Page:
I'm trying to fit a mathematical/theoretical model to empirical data, but the dataset is impractically big to fit all at once. (Specifically: I'm fitting a power law model using the methods of Clauset, Shalizi, & Newman (2007) - but I think the specific model doesn't matter for this question.)

Is it true that, if I fit multiple 1% random subsets of the data to the best-fit models for those subsets, that the mean of the model parameters will converge on the best-fit models for the full dataset?

This seems to make sense as a consequence of the Central Limit Theorem, but lots of things seem to make sense that aren't true.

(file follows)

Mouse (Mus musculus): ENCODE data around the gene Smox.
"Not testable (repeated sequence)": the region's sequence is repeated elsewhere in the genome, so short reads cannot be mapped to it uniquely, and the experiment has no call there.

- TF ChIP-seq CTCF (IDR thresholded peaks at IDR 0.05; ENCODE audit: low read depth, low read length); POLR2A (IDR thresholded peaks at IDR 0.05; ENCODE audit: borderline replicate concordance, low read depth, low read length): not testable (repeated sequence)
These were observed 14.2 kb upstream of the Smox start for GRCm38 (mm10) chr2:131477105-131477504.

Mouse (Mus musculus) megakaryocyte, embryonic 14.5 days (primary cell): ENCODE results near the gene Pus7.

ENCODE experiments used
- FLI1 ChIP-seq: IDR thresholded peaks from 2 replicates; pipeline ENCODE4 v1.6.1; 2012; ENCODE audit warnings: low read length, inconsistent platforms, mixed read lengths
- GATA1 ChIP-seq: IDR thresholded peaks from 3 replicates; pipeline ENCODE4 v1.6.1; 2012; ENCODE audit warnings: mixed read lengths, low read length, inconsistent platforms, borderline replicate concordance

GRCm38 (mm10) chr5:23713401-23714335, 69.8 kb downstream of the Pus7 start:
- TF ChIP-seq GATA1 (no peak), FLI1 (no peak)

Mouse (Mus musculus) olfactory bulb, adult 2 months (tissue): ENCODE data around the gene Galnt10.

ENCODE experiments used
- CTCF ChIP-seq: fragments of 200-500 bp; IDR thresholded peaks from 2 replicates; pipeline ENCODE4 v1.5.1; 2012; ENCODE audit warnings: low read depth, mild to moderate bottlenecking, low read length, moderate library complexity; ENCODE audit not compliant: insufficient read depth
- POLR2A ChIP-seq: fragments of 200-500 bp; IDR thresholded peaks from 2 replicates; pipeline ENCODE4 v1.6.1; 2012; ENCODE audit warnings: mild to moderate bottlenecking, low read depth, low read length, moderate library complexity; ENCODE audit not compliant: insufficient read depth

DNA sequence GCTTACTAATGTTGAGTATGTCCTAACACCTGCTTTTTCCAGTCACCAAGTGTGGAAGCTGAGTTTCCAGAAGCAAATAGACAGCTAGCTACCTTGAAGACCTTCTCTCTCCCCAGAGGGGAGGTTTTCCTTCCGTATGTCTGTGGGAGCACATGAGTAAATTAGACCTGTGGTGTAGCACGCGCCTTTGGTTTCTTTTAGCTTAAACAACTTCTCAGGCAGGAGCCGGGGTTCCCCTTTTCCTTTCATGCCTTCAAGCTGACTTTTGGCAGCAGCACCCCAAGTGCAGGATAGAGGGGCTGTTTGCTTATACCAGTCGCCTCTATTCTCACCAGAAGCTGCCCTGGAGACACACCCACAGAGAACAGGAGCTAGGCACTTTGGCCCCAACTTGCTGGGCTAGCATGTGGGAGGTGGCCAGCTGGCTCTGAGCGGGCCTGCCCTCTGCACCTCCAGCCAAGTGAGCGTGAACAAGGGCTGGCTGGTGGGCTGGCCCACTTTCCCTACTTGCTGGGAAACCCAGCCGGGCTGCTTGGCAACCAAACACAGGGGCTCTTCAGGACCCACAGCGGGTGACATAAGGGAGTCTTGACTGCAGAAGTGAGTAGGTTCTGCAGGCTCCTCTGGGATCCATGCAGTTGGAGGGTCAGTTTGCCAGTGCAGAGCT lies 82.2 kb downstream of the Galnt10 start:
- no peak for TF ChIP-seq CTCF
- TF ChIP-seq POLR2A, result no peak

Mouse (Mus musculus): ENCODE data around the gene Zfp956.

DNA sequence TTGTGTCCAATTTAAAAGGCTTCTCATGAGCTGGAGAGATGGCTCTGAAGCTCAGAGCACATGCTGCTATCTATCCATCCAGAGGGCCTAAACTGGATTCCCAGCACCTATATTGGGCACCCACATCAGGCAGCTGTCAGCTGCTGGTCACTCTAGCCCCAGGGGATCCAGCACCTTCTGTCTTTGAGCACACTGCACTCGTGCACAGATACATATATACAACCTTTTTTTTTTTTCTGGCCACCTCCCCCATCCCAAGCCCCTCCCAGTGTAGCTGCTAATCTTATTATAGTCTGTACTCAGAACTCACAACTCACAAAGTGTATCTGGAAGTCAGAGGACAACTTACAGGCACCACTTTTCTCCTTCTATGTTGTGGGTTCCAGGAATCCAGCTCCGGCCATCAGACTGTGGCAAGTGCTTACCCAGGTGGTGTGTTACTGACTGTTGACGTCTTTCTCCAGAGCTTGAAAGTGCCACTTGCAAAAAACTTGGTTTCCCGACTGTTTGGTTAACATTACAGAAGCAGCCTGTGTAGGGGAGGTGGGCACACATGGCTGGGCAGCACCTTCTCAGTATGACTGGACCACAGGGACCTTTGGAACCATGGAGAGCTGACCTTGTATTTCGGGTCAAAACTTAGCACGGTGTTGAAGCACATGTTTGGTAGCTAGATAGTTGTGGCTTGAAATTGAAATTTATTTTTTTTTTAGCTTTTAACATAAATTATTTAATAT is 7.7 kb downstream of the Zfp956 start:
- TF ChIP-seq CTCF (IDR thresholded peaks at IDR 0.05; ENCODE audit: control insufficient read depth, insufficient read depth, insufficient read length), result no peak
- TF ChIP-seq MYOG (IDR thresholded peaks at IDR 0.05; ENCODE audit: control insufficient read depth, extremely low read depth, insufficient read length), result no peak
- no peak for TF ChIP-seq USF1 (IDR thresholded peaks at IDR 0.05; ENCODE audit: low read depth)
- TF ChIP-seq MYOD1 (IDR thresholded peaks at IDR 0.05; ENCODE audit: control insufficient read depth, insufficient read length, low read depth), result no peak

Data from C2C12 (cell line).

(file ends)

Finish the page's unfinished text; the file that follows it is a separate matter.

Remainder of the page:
• $\begingroup$ As a matter of interest - how big? Sample size, range of data. $\endgroup$ – csgillespie Feb 25 '13 at 11:15

Closing the loop on this for archiving purposes....

A friend explained this to me offline. The answer is YES. Just as the mean of multiple random samples converges on the true population mean (even if the data are highly non-normal), model parameters fit to multiple random subsets will converge on the true model parameters for the population. In fact, bootstrapping in machine learning takes advantage of this phenomenon.

That's what my intuition was, but it's always good to check your intuition.


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